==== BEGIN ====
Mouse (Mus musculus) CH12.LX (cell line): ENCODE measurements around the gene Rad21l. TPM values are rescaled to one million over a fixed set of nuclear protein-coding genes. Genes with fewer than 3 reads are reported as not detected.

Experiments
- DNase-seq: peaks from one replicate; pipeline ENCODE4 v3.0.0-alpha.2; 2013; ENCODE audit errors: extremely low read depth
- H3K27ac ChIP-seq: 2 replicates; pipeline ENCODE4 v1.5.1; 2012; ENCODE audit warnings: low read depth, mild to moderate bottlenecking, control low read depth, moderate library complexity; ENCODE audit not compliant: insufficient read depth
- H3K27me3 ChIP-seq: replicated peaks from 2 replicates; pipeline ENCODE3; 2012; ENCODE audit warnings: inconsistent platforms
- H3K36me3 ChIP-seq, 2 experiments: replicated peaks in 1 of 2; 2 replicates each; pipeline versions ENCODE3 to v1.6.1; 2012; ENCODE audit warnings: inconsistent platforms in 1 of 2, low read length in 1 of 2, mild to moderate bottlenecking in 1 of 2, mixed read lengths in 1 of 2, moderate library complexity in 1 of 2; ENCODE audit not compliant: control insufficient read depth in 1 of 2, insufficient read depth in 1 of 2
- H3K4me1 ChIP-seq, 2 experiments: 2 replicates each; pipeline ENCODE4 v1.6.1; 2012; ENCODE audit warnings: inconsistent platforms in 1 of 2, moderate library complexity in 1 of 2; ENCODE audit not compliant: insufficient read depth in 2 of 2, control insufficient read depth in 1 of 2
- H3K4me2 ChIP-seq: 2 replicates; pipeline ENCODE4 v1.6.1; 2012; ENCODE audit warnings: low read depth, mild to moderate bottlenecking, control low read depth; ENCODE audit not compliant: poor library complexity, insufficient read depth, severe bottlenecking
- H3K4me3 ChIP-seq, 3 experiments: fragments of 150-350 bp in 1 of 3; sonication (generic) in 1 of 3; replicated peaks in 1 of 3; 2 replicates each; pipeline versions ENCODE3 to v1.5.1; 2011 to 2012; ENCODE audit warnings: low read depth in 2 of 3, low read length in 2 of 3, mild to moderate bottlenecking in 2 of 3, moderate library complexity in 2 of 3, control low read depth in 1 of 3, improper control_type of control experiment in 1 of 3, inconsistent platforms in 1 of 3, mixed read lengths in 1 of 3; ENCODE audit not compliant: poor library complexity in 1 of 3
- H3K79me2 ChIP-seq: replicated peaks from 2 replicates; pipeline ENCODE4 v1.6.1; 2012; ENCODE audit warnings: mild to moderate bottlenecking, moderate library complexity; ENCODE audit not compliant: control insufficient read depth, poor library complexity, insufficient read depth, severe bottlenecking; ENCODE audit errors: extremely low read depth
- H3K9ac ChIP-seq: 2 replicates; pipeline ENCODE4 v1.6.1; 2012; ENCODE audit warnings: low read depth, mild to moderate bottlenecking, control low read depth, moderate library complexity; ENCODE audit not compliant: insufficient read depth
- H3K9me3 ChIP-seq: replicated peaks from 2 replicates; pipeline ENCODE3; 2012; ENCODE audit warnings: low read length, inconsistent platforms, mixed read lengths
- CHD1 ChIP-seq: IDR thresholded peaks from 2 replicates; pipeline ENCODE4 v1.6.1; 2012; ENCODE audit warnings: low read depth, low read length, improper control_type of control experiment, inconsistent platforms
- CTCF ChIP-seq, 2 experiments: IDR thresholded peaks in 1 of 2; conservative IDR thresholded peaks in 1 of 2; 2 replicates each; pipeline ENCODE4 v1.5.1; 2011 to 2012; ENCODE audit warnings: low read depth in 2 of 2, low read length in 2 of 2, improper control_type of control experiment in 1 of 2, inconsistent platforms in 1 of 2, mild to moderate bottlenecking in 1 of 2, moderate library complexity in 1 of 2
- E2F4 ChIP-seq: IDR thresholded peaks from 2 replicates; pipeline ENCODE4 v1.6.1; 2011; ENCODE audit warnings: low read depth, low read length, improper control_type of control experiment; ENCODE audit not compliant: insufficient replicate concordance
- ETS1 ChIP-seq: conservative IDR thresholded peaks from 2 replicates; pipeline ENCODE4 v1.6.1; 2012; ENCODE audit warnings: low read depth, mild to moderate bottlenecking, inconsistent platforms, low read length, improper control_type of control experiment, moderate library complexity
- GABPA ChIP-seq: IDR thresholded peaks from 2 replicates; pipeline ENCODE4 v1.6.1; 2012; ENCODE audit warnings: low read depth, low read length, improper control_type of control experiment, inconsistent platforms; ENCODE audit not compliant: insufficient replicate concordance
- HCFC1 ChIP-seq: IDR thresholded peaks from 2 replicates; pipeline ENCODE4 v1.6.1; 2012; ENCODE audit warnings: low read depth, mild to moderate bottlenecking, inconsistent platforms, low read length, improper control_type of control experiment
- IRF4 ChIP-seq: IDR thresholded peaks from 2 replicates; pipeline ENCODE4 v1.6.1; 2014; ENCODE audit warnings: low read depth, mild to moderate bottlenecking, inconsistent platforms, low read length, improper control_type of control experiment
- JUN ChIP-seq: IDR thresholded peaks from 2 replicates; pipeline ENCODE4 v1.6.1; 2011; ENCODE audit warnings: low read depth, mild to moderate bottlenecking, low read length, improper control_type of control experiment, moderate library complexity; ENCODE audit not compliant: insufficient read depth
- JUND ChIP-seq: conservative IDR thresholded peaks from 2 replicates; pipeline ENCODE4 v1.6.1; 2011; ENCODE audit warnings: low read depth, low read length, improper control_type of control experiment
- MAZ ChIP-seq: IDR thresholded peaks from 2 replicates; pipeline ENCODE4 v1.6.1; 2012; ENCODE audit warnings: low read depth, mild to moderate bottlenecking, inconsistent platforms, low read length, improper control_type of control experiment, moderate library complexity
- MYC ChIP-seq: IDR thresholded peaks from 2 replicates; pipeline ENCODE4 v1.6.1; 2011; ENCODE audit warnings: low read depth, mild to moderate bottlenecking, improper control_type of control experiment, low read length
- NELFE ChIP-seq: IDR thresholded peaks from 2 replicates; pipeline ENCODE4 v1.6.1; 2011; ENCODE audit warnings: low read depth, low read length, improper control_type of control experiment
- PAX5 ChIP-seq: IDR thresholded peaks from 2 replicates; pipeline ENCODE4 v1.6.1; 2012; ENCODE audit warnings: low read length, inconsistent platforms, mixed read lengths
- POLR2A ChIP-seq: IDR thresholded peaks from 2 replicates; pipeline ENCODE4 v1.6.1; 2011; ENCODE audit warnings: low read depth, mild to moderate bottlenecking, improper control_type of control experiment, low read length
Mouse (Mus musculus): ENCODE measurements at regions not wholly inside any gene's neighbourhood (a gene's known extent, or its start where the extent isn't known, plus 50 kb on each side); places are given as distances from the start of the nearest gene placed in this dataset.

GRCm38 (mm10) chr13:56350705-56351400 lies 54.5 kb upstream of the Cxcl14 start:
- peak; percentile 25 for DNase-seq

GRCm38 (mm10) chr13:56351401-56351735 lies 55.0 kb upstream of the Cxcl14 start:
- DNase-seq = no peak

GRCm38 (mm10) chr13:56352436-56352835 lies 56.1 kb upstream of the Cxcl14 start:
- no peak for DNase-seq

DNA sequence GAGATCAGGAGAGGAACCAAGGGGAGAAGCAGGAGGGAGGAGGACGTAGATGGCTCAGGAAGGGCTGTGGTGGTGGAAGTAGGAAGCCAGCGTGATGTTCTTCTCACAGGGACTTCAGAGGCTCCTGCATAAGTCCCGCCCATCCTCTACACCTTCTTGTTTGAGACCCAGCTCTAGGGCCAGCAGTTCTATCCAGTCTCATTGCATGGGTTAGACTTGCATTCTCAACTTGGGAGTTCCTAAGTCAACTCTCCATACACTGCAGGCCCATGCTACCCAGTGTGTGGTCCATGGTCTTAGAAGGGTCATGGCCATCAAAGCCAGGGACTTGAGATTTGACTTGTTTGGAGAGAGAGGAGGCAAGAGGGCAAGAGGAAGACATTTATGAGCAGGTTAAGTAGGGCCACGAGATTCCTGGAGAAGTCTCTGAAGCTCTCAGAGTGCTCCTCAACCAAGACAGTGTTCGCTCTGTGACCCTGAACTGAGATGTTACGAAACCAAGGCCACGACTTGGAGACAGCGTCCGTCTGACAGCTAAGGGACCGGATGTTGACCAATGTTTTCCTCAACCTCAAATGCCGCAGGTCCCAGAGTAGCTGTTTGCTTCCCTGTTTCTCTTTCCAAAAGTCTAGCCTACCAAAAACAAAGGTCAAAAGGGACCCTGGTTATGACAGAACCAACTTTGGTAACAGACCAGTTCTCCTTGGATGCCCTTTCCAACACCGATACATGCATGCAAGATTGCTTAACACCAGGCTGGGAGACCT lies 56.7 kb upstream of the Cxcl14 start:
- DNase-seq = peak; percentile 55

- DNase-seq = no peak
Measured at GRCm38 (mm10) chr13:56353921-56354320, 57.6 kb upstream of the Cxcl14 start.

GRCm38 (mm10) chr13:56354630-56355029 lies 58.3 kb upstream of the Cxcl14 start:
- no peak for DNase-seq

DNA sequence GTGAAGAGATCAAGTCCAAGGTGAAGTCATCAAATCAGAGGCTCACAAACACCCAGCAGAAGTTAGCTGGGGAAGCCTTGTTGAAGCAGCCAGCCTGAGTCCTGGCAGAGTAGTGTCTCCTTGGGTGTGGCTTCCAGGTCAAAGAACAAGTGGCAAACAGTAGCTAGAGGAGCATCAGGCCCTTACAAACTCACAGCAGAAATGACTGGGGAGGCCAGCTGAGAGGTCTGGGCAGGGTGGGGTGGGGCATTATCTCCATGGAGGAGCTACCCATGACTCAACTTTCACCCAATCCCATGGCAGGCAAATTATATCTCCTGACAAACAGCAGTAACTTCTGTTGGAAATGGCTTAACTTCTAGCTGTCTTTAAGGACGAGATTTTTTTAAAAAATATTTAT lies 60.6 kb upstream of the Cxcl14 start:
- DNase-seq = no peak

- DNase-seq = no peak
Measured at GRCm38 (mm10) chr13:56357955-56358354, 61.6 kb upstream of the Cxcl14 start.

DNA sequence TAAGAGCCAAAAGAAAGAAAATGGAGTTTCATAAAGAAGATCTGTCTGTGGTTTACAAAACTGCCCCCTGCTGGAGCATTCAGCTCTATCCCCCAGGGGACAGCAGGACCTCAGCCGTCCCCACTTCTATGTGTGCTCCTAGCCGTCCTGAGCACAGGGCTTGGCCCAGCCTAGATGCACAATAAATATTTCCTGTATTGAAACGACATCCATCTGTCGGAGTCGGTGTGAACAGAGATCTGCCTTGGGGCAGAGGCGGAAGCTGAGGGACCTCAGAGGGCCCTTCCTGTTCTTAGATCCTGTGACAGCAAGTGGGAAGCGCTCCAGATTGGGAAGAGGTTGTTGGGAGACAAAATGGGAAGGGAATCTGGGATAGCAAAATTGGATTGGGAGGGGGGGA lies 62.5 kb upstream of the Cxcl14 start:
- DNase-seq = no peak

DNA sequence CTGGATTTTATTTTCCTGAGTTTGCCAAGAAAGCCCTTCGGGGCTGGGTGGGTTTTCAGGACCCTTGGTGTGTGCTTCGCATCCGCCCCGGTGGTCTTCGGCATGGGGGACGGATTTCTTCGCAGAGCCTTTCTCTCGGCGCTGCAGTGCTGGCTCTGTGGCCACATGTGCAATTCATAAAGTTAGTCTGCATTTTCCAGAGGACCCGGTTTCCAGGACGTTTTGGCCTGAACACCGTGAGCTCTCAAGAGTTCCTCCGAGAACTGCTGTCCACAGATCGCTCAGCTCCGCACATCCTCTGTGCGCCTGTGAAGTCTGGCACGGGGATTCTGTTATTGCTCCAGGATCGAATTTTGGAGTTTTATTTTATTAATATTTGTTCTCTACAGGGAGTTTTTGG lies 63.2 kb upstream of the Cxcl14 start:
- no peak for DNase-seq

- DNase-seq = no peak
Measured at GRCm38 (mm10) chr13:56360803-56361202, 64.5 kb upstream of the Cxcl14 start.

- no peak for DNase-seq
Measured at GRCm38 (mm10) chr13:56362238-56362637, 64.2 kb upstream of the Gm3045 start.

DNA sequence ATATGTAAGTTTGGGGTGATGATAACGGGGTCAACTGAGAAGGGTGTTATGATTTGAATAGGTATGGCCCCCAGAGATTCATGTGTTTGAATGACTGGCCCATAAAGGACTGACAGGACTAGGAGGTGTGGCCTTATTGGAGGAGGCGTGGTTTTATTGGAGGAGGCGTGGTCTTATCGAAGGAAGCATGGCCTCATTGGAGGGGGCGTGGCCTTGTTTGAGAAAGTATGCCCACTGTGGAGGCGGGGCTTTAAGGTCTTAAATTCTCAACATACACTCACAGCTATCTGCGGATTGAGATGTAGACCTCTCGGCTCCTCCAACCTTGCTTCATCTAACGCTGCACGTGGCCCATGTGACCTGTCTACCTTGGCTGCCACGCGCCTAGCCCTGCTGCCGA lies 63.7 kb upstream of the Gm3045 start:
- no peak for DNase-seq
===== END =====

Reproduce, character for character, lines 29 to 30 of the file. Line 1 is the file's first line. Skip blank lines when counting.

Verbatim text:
- peak; percentile 25 for DNase-seq

GRCm38 (mm10) chr13:56351401-56351735 lies 55.0 kb upstream of the Cxcl14 start: